A GRAND old building with a fascinating history is to become a new school for autistic children on Teesside.
The North East Autism Society (NEAS) is to invest approximately £1.3m in repurposing the disused Kiora Hall after entering into an agreement with Stockton-on-Tees Borough Council to lease the building for 25 years.
It is the latest stage in an ambitious expansion by the 41-year-old charity, which will lead to 250 jobs being created across the North-East over the next 18 months.
Last year, the Society invested in opening a new school and community facility – named The Mackenzie Thorpe Centre – at South Bank, Middlesbrough.
Now, the deal to secure the long-term future of the Kiora Hall – an imposing Edwardian, red-brick building – has further underlined the charity’s bold plans to expand its services into the south of region.
John Phillipson, chief executive of NEAS, said: “This hugely exciting development is the fruition of talks with Stockton Borough Council that began four years ago, and were born out of our shared passion for providing greater support for autistic youngsters, and their families, in this part of the region.”
Kiora Hall, in Ragpath Lane, Norton, dates back to 1902 and, over the years, it has had many uses, including a family home, offices, an Army gun battery, prisoner of war camp, youth club, school, and community centre.
In the 1940s, it housed Italian and then German prisoners of war, who supplied manual labour for surrounding farms, market gardens and other businesses.
Having agreed the long-term lease with the borough council, NEAS has now submitted planning permission to develop the building for educational purposes, and put the building work out to contract.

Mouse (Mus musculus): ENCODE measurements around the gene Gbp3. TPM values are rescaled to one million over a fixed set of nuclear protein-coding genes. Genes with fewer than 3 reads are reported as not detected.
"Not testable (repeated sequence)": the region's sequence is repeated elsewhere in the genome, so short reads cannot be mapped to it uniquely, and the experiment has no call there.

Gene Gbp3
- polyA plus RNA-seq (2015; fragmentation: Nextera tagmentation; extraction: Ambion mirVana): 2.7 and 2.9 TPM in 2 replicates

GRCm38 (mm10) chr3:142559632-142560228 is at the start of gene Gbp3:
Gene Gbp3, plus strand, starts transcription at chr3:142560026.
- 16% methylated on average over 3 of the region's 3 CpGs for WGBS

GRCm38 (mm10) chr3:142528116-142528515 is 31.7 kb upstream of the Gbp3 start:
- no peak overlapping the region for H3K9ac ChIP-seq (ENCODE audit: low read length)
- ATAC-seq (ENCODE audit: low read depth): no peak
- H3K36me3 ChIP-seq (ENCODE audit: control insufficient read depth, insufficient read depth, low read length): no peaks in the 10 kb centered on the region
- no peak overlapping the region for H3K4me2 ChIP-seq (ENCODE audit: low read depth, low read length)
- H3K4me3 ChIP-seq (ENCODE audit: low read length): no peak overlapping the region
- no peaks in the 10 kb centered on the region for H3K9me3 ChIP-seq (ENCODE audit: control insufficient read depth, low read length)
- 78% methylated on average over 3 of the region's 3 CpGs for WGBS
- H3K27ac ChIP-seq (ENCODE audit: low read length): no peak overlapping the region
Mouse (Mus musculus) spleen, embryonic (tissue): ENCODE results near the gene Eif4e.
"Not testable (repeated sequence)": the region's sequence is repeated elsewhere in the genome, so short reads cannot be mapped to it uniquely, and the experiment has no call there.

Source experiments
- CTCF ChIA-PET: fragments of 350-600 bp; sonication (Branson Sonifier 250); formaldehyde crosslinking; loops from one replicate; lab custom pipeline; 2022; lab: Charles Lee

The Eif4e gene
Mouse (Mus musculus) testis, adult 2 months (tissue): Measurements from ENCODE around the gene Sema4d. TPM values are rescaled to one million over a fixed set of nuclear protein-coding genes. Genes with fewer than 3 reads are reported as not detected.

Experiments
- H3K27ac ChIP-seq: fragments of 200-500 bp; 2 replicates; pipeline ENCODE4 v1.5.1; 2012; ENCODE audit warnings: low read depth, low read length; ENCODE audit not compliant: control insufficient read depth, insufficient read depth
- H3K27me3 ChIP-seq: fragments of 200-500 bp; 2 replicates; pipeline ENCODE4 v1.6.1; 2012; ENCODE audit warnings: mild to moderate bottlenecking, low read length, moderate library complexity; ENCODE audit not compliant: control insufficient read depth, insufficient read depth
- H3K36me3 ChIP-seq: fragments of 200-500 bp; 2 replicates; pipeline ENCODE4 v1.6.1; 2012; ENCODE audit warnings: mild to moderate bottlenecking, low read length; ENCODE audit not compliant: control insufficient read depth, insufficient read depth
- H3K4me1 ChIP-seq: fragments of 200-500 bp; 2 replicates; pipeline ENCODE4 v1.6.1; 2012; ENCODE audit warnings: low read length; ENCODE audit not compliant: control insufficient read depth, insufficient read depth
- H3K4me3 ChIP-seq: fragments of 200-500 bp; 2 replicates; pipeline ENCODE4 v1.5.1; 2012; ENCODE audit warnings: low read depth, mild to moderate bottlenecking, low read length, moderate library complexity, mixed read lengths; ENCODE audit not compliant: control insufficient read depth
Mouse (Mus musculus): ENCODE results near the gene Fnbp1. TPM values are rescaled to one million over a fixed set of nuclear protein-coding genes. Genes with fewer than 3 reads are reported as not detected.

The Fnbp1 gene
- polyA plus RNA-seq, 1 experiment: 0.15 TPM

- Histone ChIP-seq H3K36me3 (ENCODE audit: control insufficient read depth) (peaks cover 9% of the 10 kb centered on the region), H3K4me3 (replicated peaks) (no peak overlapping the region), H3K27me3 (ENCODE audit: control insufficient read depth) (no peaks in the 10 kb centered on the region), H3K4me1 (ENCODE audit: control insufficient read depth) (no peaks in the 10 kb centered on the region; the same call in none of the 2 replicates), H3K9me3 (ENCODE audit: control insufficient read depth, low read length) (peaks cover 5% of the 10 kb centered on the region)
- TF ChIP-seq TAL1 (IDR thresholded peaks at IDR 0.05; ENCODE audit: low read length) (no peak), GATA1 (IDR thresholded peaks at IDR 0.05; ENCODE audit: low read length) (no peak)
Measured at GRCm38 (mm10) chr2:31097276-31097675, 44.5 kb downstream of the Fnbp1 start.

Councillor Lisa Evans, Stockton-on-Tees Borough Council’s Cabinet Member For Children and Young People, said: “Kiora Hall used to be such a vibrant building in this area, and its decline has been sad to see, so this investment by the North East Autism Society, to bring it back to life as a community asset, is fabulous.
“This will have wider benefits for young people with often complex needs and enable them to be supported closer to home. It’s so exciting to be working with NEAS on such an important development, and I’m confident a collaborative approach with other local authorities in the Tees Valley will produce wonderful results.”
NEAS is also working closely with Big Local, an initiative funded by the National Lottery Community Fund and managed by Local Trust, to improve the quality of life in communities.
Big Local will lease part of Kiora Hall, and the investment by NEAS will include a gym, complete with changing areas and showers, being restored. A new reception area will be added, and drainage improved so a grassed play area can be accessible all year round.
It is hoped the building work can be completed by late autumn, with the first of 35 children being accommodated in the New Year.
Mr Phillipson added: “This is part of a major expansion of our services across the wider region and we have enjoyed tremendous support from Redcar and Stockton local authorities, and their planning teams, in progressing our plans.
“The councils are doing their best to provide good quality education for autistic and neurodiverse children, and it is a privilege to be part of a drive to raise standards and bring our wealth of experience to bear.”
According to recent research by Newcastle University, around one in 57 children in the UK is diagnosed as autistic, and Mr Phillipson believes that investing in local services will pay significant dividends.
“More and more children are being identified as being autistic and neurodiverse, with demand for specialist support from parents growing all the time,” he said.
“By investing strategically in support and preventative services, as well as educating children closer to their families and communities, millions of pounds can be saved.”
NEAS has also created a specialist department, called Employment Futures, to support autistic and neurodiverse people – as well as employers – in overcoming the barriers to employment.
The charity is also recruiting for teaching assistants and care workers as its expansion takes shape.
“People don’t need previous experience in the care industry to join us because all the necessary training is provided,” said Mr Phillipson. “We would also welcome discussions with potential partners who would like to help us on our journey.”